Treatments for Breast Cancer
Breast cancer is treated both locally (with surgery and radiation) and systemically (hormone therapies, chemotherapy, and targeted therapies).
Click below to find out more about specific treatments.
Chemotherapy involves drugs used to kill cancer cells. Today it is given with anti-nausea medication to reduce this debilitating side effect. Specific kinds of chemotherapy are:
- Anthracyclines, such as doxorubicin (Adriamycin) and epirubicin (Ellence)
- Taxanes, such as paclitaxel (Taxol) and docetaxel (Taxotere)
- 5-fluorouracil (5-FU)
- Cyclophosphamide (Cytoxan)
- Carboplatin (Paraplatin)
Not all women with breast cancer will receive chemotherapy.
Hormone (endocrine) therapy is a systemic, targeted treatment available for certain women who have estrogen positive (ER+ (ER positive, estrogen receptor positive) or PR+ (PR positive, progesterone receptor positive)) tumors. It can be given along with chemotherapy, or in place of it. It is used to prevent estrogen from fueling the growth of those tumors or any residual or recurrent tumor cells in the body. These therapies do not work for estrogen and progesterone negative tumors. Although standard treatment is 5 years, it has been extended in many circumstances to 10 years based on the risk of tumor recurrence.
A woman with early stage hormone receptor positive cancer can be treated with aromatase inhibitors like Arimidex (anastrozole) Aromasin (exemestane) or Femara (letrozole), which reduce estrogen by blocking an enzyme called aromatase and keeping it from converting androgens into estrogen; or Tamoxifen, which occupies estrogen receptors so that estrogen can’t get to the cell.
After surgery and/or reconstruction, some women go straight to chemotherapy; they will sometimes have radiation after their chemo. Others will have radiation after surgery. Women can also choose to participate in an adjuvant (post-surgery) clinical trial.
Radiation therapy is almost always recommended if the surgical choice is lumpectomy since research has shown this reduces the risk of recurrence within the breast if you have an invasive breast cancer. If lymph nodes are involved, then radiation may be recommended after mastectomy or if the tumor is larger than 5cm or the tumor is at or close to margins.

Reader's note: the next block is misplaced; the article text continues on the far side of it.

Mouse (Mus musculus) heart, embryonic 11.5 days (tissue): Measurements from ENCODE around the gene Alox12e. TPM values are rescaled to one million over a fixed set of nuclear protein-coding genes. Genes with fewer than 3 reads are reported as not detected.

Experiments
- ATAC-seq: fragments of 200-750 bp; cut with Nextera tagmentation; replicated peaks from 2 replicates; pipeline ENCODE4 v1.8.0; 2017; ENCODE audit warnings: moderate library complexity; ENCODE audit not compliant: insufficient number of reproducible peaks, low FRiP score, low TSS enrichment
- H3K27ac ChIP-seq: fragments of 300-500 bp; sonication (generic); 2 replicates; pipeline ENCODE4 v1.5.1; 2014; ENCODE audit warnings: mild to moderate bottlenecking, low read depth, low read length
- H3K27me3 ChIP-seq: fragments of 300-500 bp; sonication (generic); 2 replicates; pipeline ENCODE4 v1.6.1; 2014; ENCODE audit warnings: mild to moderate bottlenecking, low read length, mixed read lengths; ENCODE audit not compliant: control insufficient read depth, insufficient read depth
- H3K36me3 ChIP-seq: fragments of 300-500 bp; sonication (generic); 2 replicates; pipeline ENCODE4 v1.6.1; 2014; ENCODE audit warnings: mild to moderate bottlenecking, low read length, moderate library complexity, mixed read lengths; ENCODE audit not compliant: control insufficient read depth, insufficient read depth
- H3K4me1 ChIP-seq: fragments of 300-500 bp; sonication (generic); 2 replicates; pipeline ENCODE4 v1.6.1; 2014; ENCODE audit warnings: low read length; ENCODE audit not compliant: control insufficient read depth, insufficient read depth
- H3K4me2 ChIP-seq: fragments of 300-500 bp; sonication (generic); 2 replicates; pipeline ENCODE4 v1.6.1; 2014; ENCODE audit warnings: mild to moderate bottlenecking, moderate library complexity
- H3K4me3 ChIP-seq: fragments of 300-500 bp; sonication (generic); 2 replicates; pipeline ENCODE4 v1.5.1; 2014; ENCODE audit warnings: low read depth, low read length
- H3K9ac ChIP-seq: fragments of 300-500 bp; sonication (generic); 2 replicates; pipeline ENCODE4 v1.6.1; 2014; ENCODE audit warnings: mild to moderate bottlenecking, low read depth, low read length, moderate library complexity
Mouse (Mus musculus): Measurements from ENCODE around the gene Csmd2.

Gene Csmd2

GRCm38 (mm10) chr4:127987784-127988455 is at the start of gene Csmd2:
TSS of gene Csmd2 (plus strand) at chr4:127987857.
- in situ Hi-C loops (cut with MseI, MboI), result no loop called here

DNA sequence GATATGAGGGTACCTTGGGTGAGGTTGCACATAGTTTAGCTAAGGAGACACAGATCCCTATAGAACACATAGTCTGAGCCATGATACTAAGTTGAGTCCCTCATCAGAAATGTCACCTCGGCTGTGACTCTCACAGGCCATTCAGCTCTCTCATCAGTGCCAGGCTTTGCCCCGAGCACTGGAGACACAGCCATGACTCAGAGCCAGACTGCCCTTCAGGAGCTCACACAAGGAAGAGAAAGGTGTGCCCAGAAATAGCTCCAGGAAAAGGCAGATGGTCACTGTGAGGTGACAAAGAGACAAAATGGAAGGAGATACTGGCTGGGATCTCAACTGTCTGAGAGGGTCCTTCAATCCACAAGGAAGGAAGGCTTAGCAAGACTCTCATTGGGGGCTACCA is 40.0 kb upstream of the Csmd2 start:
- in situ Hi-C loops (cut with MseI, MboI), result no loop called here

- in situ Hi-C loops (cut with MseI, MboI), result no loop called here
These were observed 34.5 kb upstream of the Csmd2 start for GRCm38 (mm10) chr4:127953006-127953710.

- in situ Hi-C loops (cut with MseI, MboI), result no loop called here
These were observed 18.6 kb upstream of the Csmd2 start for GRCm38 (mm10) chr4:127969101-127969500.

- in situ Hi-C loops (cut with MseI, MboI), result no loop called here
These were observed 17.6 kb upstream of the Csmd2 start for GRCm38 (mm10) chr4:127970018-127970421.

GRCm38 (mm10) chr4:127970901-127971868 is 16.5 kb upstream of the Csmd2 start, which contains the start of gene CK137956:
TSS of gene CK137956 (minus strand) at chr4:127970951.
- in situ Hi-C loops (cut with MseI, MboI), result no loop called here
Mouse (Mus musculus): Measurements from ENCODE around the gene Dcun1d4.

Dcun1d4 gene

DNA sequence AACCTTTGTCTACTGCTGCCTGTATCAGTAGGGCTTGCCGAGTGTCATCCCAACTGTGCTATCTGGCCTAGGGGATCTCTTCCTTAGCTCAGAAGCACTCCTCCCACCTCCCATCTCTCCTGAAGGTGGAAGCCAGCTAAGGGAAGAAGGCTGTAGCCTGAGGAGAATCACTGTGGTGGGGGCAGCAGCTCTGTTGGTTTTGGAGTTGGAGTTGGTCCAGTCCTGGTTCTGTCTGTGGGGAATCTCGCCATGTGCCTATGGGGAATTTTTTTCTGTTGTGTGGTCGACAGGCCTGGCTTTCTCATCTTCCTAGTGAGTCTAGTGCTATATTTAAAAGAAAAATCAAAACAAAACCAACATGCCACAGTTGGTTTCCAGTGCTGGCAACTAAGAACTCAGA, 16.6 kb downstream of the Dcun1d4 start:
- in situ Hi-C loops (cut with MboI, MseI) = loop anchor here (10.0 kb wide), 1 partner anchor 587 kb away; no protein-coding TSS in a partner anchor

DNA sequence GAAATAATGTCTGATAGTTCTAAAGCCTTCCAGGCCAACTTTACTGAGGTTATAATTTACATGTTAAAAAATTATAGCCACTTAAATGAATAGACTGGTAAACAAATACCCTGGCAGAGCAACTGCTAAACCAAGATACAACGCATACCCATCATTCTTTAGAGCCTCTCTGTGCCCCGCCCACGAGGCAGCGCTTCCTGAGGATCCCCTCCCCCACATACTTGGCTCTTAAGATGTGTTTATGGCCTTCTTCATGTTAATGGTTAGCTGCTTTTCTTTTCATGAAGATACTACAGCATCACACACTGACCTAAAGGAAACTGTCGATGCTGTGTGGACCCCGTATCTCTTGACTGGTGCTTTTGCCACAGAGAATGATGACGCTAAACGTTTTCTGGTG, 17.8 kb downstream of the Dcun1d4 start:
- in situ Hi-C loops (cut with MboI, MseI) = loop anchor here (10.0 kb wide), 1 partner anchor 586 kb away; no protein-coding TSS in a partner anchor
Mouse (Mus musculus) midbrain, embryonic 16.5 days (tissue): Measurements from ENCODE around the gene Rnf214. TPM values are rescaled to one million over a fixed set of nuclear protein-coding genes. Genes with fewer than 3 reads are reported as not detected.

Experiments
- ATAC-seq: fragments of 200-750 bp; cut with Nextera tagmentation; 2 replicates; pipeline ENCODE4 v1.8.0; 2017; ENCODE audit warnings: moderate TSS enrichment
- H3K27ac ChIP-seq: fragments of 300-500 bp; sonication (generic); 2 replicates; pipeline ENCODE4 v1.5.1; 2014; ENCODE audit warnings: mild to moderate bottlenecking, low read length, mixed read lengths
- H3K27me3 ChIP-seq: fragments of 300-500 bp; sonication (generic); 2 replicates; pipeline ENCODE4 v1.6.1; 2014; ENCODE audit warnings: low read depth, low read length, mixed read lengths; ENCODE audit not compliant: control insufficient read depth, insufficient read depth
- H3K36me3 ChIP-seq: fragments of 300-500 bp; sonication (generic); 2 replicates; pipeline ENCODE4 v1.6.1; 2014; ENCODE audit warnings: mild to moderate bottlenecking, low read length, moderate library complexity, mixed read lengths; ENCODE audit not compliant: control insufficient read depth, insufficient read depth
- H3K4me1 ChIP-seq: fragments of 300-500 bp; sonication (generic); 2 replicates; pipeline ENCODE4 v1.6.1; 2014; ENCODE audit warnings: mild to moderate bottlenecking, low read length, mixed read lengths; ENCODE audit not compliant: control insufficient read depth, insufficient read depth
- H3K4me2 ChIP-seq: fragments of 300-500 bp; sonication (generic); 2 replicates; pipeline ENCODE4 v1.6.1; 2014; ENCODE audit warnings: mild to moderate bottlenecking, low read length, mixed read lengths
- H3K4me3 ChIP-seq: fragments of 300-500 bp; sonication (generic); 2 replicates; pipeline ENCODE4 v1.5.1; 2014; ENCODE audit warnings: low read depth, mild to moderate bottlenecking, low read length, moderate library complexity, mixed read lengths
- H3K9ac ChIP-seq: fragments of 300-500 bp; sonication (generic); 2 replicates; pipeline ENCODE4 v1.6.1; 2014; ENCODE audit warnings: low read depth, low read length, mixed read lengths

Radiation may be optional in those with a diagnosis of DCIS or intraductal cancer. With this diagnosis, it is important to explore whether the risk of local recurrence is high enough to warrant radiation.
Surgery options include breast conserving surgery (called BCS or lumpectomy) or removal of the breast (mastectomy). In addition, lymph nodes may be removed from under the arm to check for the presence of cancer cells. Currently, a sentinel node biopsy can identify lymph node involvement with much less of a chance of the debilitating effect of arm swelling or lymphedema which may result after having lymph nodes removed.
Breast reconstruction in conjunction with mastectomy is an option. It may involve a woman’s own tissue (flaps, as in DIEP-flap reconstruction) or a saline or silicone implant. Some women are opting for nipple sparing mastectomy or skin sparing mastectomy. Talk to your doctor to determine if you are a candidate for these procedures. Other women may have reconstruction after radiation instead.
Targeted cancer therapies are drugs or other substances that block the growth and spread of cancer. Targeted therapies select specific cells to attack, leaving healthy cells alone. They are often used with other types of therapy suited to specific types of breast cancer. Targeted therapies are a cornerstone of precision medicine, a form of medicine that uses information about a person’s genes and proteins to prevent, diagnose, and treat disease.
Most targeted therapies focus on HER2-positive breast cancer. About 25% of cancers express the Her 2 protein gene. HER2 positive breast cancers make too much of the HER2 protein, which accepts signals that tell the cancer to keep dividing and spreading. Herceptin and Perjeta are drugs that attach themselves to the HER2 receptors on the surface of breast cancer cells and block them from receiving growth signals; they can also alert the immune system to destroy cancer cells onto which it is attached.
Other targeted therapies are used in women with late stage or metastatic breast cancer.
Triple negative breast cancer is hormone receptor negative (ER- and PR-) and HER2 negative, which disqualifies it from being treated with most targeted therapies and hormone therapies. This kind of cancer is usually treated with chemotherapy, sometimes in the neoadjuvant (pre-surgery) setting, although more research is needed to determine if neoadjuvant chemo actually improves response. Sometimes, triple negative breast cancer responds better to traditional chemotherapy than hormone positive breast cancer. But in general, more treatment options need to be developed for this kind of cancer.
Written by: Anna Szilagyi. Reviewed by: Dr. James Speyer, NYU Langone.